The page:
Taking water rights away from ranchers makes their rights to use land useless, and is exactly the same thing. Great swatches of grazing land in the west is made useful by cattle and sheep ranchers only to the extent that water is available. The government populated those lands by guaranteeing that each parcel had the use of some amount of water. Those lands went from empty and useless to productive and taxable. It's one thing for the government to change its mind and want that land for other uses, like mining, but another thing entirely to just subtract its part of the contract and not compensate the ranchers. It's really pretty simple. King George can't summarily change the laws, have you arrested, and appoint judges favorable to him to convict you of breaking his laws. The beginning of changing that began with the Magna Carta and 600 years later evolved to the American Constitution that divides the three powers into three different branches.
The basis of American Rights is also pretty simple: The legislature makes the laws and appropriates revenue, but can't police or judge compliance, or spend money. The executive can execute the law and spend revenue, but can't legislate, appropriate money or judge compliance. The courts can judge compliance with law and the Constitution, but can't make or enforce laws. No one branch has complete power over me, or you.
A Taking of someone's property or rights without reimbursement violates the principles of divided powers of government. The question is not whether or not a taking is right or wrong for the country or mankind, it is a question of doing it the right way if it is decided that it is necessary.
Today, when you step out your front door you see an odd frog in a puddle. You recognize his face from the newspaper last night. He's special, in a puddle, in your yard. What are you going to do? You're going to do a mental calculation...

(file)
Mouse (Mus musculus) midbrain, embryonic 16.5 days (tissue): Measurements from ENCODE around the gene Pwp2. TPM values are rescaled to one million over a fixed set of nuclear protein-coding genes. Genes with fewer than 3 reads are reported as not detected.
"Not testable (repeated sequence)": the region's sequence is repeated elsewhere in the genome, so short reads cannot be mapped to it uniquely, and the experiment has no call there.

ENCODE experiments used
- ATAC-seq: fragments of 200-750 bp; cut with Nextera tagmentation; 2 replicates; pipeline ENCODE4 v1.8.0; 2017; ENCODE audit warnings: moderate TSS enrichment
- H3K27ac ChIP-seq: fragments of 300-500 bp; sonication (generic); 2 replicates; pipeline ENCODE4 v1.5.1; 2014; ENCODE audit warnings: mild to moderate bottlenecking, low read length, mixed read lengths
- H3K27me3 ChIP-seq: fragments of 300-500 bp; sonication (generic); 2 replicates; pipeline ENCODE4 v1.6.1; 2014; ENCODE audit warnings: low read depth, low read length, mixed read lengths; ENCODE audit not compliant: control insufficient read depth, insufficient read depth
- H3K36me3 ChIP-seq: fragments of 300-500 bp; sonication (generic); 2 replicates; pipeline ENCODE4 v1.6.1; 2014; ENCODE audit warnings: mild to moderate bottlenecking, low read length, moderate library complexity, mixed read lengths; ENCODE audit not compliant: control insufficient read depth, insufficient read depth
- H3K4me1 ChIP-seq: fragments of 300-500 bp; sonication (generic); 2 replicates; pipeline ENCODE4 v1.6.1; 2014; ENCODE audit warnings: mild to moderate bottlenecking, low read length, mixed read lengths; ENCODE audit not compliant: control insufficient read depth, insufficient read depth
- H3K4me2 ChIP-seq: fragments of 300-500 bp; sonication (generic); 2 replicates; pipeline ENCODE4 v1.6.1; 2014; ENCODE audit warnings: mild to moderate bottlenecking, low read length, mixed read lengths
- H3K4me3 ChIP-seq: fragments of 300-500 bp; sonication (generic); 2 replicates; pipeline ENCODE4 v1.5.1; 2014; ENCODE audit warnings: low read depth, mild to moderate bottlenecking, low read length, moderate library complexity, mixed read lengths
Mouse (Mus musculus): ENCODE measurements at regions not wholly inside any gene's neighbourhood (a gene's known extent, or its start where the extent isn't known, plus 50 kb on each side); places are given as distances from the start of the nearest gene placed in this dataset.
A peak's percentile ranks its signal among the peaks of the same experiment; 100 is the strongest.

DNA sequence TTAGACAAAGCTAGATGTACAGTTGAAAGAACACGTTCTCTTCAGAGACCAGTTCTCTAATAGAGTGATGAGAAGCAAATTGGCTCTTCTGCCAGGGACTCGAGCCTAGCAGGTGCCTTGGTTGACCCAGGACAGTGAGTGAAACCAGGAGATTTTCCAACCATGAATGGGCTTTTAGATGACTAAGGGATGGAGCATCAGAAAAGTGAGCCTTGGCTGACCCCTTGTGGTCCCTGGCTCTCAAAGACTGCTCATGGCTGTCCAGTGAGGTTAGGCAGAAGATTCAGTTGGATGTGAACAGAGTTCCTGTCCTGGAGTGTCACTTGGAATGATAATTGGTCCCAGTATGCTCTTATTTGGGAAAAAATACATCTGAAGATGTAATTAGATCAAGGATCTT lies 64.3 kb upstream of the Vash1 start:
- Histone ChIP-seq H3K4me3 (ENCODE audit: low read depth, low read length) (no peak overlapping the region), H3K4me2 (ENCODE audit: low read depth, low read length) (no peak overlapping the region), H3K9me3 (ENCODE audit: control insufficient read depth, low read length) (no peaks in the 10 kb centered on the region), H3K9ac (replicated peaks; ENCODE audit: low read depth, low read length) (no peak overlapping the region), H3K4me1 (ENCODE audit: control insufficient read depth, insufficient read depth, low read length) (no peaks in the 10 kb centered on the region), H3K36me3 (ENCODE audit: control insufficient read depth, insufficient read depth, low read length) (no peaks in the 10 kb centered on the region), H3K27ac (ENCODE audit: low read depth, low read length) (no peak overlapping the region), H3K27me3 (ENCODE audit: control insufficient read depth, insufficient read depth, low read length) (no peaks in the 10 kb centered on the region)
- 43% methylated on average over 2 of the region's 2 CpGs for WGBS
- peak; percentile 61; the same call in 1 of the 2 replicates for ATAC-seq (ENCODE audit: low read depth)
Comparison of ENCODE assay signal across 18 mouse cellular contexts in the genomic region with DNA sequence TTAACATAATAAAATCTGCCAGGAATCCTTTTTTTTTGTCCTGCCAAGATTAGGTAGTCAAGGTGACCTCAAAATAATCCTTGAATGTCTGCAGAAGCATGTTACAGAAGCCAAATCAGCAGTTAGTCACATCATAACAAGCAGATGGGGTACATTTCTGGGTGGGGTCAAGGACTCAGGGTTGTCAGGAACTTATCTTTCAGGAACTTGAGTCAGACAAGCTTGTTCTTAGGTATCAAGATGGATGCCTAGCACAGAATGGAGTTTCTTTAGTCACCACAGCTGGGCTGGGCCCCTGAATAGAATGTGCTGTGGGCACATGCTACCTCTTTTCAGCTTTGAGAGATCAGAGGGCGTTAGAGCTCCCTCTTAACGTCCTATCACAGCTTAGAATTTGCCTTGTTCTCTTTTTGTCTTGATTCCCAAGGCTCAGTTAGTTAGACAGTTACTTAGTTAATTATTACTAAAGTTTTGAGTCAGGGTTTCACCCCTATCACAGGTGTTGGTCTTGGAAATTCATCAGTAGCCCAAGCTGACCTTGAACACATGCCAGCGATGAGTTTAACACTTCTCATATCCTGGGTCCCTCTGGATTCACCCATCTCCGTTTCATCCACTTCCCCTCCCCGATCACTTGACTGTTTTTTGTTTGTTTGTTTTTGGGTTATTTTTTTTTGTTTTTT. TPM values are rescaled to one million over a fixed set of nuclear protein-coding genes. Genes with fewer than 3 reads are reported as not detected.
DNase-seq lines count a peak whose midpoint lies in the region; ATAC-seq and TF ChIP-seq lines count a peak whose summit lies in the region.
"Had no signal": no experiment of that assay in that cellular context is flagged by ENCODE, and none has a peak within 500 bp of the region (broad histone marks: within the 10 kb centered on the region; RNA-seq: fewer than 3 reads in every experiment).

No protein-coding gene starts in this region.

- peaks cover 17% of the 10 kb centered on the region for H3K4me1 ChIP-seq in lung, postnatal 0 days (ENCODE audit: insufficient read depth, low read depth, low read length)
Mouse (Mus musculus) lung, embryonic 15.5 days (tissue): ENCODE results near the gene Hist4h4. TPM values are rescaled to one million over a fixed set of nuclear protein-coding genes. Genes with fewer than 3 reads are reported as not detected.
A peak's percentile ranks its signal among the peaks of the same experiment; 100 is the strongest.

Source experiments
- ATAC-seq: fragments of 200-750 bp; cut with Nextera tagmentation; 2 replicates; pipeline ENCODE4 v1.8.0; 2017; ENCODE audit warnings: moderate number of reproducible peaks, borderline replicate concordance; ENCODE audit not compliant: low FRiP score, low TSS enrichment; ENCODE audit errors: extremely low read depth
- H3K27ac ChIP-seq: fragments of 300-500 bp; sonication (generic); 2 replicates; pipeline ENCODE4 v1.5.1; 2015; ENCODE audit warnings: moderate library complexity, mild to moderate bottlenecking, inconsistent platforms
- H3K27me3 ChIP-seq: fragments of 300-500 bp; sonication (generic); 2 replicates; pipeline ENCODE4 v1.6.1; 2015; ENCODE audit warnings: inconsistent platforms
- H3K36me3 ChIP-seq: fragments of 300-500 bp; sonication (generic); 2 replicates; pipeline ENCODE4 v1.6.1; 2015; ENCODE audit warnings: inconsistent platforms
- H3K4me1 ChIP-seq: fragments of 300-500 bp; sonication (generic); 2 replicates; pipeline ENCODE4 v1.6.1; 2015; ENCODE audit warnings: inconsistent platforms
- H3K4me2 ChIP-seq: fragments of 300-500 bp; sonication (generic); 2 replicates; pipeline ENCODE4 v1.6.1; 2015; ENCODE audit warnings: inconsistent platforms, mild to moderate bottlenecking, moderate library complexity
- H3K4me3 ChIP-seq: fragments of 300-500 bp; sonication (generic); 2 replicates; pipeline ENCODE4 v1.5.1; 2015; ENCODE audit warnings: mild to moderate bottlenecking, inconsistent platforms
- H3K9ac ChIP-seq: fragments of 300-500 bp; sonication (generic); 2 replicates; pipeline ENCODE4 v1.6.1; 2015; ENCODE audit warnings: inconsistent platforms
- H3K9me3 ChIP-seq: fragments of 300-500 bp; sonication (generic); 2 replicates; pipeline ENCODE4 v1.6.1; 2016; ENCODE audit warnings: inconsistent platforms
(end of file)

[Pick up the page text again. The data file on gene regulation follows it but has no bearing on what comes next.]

First of all, the authors specifically note the following summary from the studies: "They also found that the effect of organic farming on species richness was larger in intensively managed landscapes than in diverse landscapes with many non-crop biotopes." Not too surprising, really, that organic farms exist as oases in these instances.
I don't think it's necessary to refute your talking points one by one, as I'm wont to do (though I will mention a few below). Anti-science agendas do not have a place on these forums; though perhaps not explicit, it's in the forum charter (which I haven't had to link to in years: Forum Charter ) that we promote a precautionary principle with respect to chemicals. We--the collective we--also rely on university and government sites for understanding the world and backing / refuting claims.
"That leaves a lot of land for the birds." : Forty Percent of the World’s Bird Populations Are in Decline, New Study Finds via Yale University, "Agriculture has the biggest impact of all human activities on birds, threatening 74 percent of the 1,469 species at risk of extinction."
"And bugs of your choice." : Three-Decade Survey Shows Drastic Decline in Insect Populations via Yale University, "The number of flying insects in Germany has declined more than 75 percent over the last three decades, according to a new study of survey data collected from 63 nature preserves in the country." That's in nature preserves, nevermind lands that are more directly impacted by humans.
"Somewhere between saving nothing and saving everything is a sweet spot. THAT is what needs research." : You're not wrong, but the implication is that it isn't even being considered. This has been discussed for over thirty years now, see: Biodiversity protection prioritisation: a 25-year review and the papers it references.
As for the "taking" stuff, that is an American political discussion which is not relevant to this forum: "The mission of the UBC Botanical Garden forums is to create an online community of plant, gardening and natural history enthusiasts with participation from around the world, for the purposes of appreciating the diversity of life on Earth, interpreting the natural world and aiding people to improve local environments and communities." Please keep it on-topic, as I don't appreciate the "taking" of my time to have to address off-topic stuff.